Tuesday, August 14, 2007


Fresh from a radical gathering, I found this essay about autonomy and solidarity in the "Movement of Movements" really interesting (via brownfemipower).

This was my fourth Burdock. It's always a really special time, and one I look forward to all year as an opportunity to retreat, reflect, and reconnect with friends. Well, mostly I look foward to it.

This year, I was thinking about canceling even the day before we were supposed to go. There was packing to do, and looking at how busy the next three weeks will be was making me anxious, and I sort of wanted to just stay home and lay around and take a break, for crying out loud. But I had made a commitment to bring along a friend who needed a ride, and thank goddess I did, because it kept my ass motivated to go.

We arrived on Friday night, at suppertime. The gathering is held on the banks of the Sandy River in Starks, at the edge of property owned by a local farmer. The festival itself is contained within a geographically small area: a grassy road winds next to the river, and people camped between the flattened hay and the water, the location chosen by individual preference. Colorful tents crouched in the tall grass and just under the dense tree canopy. We set up close to the giant, blue-tarped hoophouse that serves as the dining area because I wanted S to feel comfortable going to the tent alone and able to hear us if she went to bed early.

The hoophouse was connected to a smaller tarped area that was designated for the younger children, and a short rocky path towards the river led to the firepit. The firepit area was wide mown, and the river chattered just on the other side of a thicket of tall grass. A narrow trail through the grass led to a shallow section of the river where the older children could safely wade without adult supervision. Another, deeper swimming area was just around a bend in the river, and was accessed by a trail through the woods. The whole setup, from the first tent on the makeshift road, past the group spaces and through the woods to the farthest campsite is maybe 1/4 mile. Maybe less.

The weekend is always the busiest time, and when our little carload had set up and joined the evening's entertainment--an Open Mic(less) Night--there were about 70 people present. S had found some friends and spent the evening running with them and wading in the river, and I saw dozens of people from whom I have been estranged since my breakup with the radical community. It was really good to be there. I had anticipated feeling some awkwardness because of some of the compromises I have made in my life in the past year that are far from radical, but I didn't feel any. (Well, there was one conversation about eating meat that made me feel guilty, but that's minor.)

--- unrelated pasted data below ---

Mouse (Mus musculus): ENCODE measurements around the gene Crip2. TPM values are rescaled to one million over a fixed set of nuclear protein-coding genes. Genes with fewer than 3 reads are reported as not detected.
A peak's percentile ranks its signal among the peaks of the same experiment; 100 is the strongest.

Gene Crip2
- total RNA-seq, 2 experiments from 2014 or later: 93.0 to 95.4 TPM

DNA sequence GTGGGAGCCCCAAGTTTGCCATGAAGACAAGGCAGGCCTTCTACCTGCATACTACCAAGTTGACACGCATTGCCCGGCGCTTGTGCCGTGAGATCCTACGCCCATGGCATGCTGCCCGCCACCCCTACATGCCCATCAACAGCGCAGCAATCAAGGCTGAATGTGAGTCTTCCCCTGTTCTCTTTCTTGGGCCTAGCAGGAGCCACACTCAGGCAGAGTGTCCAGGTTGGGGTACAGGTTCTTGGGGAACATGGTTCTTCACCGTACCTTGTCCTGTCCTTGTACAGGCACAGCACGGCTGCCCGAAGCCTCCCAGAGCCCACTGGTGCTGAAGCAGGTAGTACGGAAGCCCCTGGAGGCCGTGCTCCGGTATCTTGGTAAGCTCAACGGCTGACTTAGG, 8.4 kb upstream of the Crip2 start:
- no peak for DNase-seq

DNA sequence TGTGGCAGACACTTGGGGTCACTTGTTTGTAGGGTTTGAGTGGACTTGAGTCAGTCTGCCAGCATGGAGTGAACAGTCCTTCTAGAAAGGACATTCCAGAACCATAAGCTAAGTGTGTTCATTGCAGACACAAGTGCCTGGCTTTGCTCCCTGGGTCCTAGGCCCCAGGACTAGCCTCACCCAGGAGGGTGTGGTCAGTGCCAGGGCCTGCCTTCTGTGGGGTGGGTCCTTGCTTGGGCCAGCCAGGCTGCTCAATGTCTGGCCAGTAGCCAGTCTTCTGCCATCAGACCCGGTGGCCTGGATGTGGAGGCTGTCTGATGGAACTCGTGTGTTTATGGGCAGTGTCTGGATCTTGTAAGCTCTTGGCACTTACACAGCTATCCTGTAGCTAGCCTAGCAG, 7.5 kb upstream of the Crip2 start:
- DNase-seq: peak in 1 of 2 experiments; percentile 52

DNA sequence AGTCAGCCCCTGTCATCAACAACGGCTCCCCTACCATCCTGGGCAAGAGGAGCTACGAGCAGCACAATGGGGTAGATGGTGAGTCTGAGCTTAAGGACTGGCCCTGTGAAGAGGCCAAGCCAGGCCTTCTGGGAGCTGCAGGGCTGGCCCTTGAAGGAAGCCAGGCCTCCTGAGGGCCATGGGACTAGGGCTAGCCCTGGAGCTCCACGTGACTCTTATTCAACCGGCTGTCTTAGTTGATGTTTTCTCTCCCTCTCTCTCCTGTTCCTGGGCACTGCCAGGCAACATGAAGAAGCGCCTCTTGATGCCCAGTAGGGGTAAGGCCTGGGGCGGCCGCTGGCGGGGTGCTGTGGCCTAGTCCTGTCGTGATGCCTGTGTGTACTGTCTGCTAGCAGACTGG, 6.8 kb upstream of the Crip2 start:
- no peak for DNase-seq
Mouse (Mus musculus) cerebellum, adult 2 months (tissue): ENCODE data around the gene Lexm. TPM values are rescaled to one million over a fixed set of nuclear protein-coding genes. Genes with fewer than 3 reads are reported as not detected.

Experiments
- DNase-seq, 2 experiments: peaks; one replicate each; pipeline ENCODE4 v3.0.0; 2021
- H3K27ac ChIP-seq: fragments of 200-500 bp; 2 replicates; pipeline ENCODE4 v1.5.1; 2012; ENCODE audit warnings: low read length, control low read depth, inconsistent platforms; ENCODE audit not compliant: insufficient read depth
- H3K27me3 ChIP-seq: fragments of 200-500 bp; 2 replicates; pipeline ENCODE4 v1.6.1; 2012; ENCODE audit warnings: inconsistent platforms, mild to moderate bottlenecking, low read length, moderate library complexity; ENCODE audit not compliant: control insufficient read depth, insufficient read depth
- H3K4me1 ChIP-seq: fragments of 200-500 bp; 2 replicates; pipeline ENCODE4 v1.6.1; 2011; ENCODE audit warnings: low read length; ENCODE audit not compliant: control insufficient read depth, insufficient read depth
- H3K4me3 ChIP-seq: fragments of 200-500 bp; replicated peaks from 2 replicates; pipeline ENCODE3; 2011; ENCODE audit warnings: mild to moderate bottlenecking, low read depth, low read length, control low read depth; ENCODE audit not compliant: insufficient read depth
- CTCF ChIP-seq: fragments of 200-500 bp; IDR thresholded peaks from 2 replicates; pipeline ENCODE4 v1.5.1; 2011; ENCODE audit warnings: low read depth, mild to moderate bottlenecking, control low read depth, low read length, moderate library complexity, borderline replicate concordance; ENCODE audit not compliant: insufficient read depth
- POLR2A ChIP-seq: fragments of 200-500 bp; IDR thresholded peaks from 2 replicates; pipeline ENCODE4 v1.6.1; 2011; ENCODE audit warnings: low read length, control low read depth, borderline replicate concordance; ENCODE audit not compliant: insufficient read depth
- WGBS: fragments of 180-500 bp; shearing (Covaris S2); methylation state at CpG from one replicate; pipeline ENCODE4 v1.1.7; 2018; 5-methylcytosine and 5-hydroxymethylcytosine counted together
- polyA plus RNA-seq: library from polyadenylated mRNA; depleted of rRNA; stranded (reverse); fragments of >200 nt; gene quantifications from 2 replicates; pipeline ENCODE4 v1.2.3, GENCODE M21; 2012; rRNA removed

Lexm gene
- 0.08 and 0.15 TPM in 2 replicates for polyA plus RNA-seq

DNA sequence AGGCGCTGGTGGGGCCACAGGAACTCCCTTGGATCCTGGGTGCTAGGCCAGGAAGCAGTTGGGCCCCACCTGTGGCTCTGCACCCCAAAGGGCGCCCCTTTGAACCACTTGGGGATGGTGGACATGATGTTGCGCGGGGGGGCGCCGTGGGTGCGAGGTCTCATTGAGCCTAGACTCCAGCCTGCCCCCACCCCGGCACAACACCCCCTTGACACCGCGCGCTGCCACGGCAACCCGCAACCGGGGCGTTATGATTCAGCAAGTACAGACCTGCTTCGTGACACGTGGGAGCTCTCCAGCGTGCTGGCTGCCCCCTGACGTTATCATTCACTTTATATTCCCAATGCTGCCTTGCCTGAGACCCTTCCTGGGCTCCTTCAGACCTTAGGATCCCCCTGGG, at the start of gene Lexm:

Mostly I felt good because there was--for the first time--a queer caucus on Saturday. About ten of us gathered to talk about being radical and also being queer, and it felt like the safest, best space ever. I want to move into it and live there forever and ever. So much of my life and activism has led me to separate the many facets of my identity: I can connect with other parents if I play down the queerness; I can connect with other queers if I don't notice rampant consumerism; I can connect with other radicals if I leave out the job; I can connect with my family if I downplay the urbanness & education. This group felt like the most integration of those pieces I've ever experienced--although I acknowledge that part of that is because S was big enough this year to be mostly independent and didn't need my constant attention.

But despite my enthusiasm for the queer caucus and the work we're going to take on, I think that the big shift has been internal for me. I have begun to feel comfortable in my skin recently in a way that is completely new. I know that my choices aren't the same ones that everyone would make, but I'm confident (!) that they are the right ones for me. I have even talked openly about my feelings (!!) and stood up for myself (!!!) a lot in the past few months. And it's not even that scary.

Part of it is confidence in my writing, belief in myself, and making some hard choices that have really turned out pretty well, if difficult. Part of it is intense therapy. Part of it is just being older and more familiar with myself.

I think that every year Burdock has brought me a revelation of some kind (and that may be a recommendation for it or not, depending on your stand). This year's is about confidence and self-comfort, and loving my life. Sweet.

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